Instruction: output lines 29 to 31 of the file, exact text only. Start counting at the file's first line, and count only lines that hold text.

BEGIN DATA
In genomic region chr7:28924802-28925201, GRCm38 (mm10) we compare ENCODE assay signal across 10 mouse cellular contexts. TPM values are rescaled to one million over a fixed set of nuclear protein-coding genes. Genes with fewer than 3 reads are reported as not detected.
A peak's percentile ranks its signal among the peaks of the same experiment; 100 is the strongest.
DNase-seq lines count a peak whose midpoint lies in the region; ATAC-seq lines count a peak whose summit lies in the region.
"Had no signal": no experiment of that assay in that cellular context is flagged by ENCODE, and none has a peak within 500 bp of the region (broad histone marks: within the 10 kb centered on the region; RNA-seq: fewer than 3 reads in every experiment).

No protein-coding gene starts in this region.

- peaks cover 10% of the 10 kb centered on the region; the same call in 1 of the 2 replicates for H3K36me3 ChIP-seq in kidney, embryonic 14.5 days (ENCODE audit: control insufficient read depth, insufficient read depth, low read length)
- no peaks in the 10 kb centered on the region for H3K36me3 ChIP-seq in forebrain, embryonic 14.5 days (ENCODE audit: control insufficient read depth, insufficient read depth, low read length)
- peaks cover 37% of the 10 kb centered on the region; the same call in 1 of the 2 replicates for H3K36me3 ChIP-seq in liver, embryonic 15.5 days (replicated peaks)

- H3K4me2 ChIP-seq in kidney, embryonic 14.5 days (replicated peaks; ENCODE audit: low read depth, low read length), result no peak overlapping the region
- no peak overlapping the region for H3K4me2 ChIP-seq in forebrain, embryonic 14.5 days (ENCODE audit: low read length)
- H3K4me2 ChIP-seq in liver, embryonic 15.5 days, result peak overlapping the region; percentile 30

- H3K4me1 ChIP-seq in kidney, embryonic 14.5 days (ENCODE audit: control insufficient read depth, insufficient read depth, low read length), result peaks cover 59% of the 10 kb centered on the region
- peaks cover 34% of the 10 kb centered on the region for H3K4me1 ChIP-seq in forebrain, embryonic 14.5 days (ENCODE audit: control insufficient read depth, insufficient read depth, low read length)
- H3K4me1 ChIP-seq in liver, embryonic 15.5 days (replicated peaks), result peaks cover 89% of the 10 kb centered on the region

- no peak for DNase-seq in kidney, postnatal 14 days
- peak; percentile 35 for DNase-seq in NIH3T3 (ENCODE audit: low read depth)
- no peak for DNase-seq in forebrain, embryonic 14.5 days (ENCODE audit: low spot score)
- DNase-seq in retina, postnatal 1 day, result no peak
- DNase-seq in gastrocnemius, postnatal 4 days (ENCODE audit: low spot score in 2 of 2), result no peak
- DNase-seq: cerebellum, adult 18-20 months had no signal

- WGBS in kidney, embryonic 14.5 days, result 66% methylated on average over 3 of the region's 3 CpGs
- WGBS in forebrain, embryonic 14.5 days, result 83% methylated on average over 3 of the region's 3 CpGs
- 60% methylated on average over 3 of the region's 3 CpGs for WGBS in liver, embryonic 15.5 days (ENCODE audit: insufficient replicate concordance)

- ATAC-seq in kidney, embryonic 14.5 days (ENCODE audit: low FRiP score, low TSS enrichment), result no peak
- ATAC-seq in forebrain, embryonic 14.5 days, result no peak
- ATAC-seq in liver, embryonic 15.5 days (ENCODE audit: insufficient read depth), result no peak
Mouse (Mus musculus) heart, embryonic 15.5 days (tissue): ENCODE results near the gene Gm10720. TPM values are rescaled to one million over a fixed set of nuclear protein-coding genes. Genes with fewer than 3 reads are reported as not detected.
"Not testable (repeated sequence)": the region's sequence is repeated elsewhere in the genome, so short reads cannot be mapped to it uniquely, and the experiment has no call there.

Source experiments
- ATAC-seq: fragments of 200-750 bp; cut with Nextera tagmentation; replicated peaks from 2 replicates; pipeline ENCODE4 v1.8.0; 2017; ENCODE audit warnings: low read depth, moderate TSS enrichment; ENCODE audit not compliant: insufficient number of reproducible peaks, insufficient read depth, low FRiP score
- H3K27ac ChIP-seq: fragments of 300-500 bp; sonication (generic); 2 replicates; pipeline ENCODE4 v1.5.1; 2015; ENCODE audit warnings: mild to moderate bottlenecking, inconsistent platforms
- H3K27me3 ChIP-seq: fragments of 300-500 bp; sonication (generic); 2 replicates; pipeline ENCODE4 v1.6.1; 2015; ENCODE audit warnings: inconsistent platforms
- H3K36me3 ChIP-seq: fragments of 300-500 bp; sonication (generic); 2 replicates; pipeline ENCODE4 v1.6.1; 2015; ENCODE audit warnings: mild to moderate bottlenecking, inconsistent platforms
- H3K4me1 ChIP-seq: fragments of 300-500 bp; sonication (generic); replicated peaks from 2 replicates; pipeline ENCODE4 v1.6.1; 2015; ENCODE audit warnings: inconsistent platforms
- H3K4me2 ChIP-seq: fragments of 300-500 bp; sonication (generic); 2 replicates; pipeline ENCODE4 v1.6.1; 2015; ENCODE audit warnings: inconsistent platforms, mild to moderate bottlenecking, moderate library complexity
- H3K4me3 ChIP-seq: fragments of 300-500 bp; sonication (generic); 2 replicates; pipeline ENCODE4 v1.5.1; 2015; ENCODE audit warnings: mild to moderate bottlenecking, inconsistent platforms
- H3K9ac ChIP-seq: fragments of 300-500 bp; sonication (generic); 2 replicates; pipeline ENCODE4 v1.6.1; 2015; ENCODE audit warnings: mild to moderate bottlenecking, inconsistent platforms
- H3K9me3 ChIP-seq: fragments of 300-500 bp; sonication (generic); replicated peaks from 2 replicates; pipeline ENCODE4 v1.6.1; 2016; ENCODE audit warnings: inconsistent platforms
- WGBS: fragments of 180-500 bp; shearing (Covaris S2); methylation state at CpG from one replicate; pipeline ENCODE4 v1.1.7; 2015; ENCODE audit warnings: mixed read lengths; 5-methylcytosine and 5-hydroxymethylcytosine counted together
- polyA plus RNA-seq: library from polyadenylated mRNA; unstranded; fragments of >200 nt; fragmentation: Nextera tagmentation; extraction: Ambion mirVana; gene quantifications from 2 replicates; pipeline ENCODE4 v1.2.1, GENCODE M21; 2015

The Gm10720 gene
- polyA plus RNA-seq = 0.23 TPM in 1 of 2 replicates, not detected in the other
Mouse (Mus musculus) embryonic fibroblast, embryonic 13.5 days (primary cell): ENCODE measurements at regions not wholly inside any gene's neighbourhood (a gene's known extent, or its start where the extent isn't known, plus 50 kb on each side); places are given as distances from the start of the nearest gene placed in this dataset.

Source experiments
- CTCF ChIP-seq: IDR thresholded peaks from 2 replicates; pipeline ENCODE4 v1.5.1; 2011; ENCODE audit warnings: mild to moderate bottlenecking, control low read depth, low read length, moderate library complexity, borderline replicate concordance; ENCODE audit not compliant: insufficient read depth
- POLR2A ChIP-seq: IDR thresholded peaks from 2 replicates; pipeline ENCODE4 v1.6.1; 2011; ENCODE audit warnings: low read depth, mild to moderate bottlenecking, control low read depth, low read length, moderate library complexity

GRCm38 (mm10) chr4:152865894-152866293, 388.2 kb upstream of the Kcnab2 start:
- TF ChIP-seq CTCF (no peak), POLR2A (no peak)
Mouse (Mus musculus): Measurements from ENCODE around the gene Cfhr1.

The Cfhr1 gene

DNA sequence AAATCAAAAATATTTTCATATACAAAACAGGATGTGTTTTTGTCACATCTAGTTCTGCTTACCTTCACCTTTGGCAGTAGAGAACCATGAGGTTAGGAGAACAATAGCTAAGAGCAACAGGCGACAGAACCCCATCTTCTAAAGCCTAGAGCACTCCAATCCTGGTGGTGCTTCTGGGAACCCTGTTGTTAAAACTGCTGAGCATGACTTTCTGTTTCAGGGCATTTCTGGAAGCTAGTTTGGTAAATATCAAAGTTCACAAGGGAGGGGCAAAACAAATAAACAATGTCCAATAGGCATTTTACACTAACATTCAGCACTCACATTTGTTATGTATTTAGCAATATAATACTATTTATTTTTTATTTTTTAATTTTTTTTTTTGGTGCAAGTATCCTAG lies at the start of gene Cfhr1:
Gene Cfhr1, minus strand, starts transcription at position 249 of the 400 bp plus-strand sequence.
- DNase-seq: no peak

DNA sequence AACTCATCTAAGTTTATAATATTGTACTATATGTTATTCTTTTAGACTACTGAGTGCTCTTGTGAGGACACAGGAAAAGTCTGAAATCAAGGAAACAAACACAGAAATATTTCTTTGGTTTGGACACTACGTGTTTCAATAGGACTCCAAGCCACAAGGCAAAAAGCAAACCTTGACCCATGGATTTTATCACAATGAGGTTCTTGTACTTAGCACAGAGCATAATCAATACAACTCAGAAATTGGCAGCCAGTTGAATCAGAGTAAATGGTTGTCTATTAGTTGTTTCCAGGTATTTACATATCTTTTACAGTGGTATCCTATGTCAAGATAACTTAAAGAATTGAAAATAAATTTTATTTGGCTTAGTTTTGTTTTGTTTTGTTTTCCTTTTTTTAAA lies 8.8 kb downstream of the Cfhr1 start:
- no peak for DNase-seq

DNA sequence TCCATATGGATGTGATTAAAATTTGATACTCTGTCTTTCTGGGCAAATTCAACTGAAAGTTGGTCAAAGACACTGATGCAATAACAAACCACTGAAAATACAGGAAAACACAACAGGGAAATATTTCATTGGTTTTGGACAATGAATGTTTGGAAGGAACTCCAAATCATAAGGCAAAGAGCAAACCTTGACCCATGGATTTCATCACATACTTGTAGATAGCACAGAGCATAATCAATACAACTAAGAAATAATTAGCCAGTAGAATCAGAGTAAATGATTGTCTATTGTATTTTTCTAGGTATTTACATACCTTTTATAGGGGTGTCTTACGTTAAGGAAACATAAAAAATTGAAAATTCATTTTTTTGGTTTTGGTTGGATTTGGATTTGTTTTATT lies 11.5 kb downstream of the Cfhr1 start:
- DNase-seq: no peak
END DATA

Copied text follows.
Source experiments
- ATAC-seq: fragments of 200-750 bp; cut with Nextera tagmentation; replicated peaks from 2 replicates; pipeline ENCODE4 v1.8.0; 2017; ENCODE audit warnings: low read depth, moderate TSS enrichment; ENCODE audit not compliant: insufficient number of reproducible peaks, insufficient read depth, low FRiP score
- H3K27ac ChIP-seq: fragments of 300-500 bp; sonication (generic); 2 replicates; pipeline ENCODE4 v1.5.1; 2015; ENCODE audit warnings: mild to moderate bottlenecking, inconsistent platforms